The Chief Medical Officer for the American Foundation for Suicide Prevention sat down to talk with Psychiatric Times about the new data on suicide deaths between 2019 and 2020.
The Centers for Disease Control and Prevention (CDC) recently released new data on suicide deaths between 2019 and 2020. Christine Moutier, MD, chief medical officer for the American Foundation for Suicide Prevention, sat down to talk with Psychiatric TimesTM about the new information.
Psychiatric Times (PT): Suicide deaths decreased by 3% overall. What might have caused this downswing?
Christine Moutier, MD: The overall US suicide rate declined for the second year in a row after a 2-decade period of increasing rates. From 2018 to 2019, there was a 2.3% decrease, and in 2020, we saw another 3% decrease. This break in the rising trend for the overall rate is good news, and there is reason to believe that scaling up effective suicide prevention efforts in community and clinical settings can have a powerful preventive impact. However, even though the total number of US suicide deaths decreased by 3% overall, those declines in rate were not the case for minoritized young adults during 2020. The pandemic has had a disproportionate impact, accentuating preexisting health and socioeconomic disparities within certain demographic groups, including young males as well as American Indian, Alaska Native, Black, and Latinx communities.
While we do not know the exact contributors to the overall reported declines in suicide deaths presented in this newest data set, research shows us that prioritizing and having open, honest conversations about mental health on the individual and national levels, implementing practices that reduce suicide risk in clinical and community settings, reducing access to lethal means, and seeking help early and when indicated, can reduce suicide deaths.
A study of 21 higher-income nations international colleagues published in April in Lancet Psychiatry1 found that suicide deaths during the early months of the pandemic either stayed the same or dropped below prepandemic levels.2 Therefore, there seem to be consistent trends at least across higher-income nations in terms of a protective impact during the early months of the pandemic on suicide rates, as I had discussed could be the case in an invited JAMA commentary I published last year before this data was available.3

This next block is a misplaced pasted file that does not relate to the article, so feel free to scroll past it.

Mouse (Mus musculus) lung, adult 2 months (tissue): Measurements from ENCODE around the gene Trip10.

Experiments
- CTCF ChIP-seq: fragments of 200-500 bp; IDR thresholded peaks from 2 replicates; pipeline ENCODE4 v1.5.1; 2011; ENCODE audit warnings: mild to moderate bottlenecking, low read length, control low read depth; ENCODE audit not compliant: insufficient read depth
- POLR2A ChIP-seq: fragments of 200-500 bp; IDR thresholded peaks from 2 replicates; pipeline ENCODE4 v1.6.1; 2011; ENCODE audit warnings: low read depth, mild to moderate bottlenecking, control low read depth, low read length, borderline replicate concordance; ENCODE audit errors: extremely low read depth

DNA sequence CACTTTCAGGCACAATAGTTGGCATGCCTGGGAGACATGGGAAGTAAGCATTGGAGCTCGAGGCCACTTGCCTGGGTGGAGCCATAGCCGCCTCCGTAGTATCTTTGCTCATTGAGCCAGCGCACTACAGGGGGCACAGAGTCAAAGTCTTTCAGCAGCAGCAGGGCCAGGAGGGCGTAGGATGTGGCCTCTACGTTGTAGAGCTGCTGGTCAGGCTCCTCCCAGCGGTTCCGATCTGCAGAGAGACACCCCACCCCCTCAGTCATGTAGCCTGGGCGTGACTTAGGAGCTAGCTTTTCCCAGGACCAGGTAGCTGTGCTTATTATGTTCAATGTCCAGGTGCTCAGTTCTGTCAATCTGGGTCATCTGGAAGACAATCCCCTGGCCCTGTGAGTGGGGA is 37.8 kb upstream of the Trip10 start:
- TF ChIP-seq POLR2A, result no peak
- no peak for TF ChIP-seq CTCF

We also may not understand the entire impact of COVID-19 on suicide deaths for the longer term, as suicide mortality data takes time to collect and analyze in a meaningful way, research into the specific drivers and protectors of risk takes time, and the pandemic is not over. Additionally, we know there can be a time lag in the manifestation of distress even months after the acuity of a traumatic or stressful period is over.
PT: July had the highest number of suicides in 2020. As we look to 2022, what can clinicians do to help prevent another summertime increase?
Moutier: There may have been factors specific to 2020 at play, in light of the fact that March and April are typically the time of year when suicide rates are highest. It may have been that the early months of the pandemic from March to June, when the lockdown period was occurring, may have conferred a psychological girding of sorts with communal cohesion and feeling of being in it together that may have protected against the sudden changes in routines, employment, and sense of certainty. That said, clinicians should prioritize suicide prevention not only in the spring or summertime, but all year round! On an individual level, there a few steps clinicians can take to reduce suicide risk, including:
-Incorporate routine suicide and mental health screening/rating scales into their practice.
-Use the Safety Planning Intervention and Lethal Means Counseling as an ongoing practice with all patients who have any level of suicidal ideation or suicide risk factors.
-Become familiar with Counseling on Lethal Means, and practice this with patients during periods of increased suicide risk.
-Increase the frequency of outpatient visits or communication during periods of increased risk.
-Involve the patient’s family in supportive actions to every extent possible with patient permission (for example, with helping make the home environment safe of lethal means).
-Have a referral list ready to go for CBT-, DBT- or CAMS-specific suicide risk-reducing forms of therapy.
-Learn the data related to treatments including medications and suicide prevention. You can read more here.
-Advocate with the leadership of your health care organization to make suicide prevention a priority of the health system.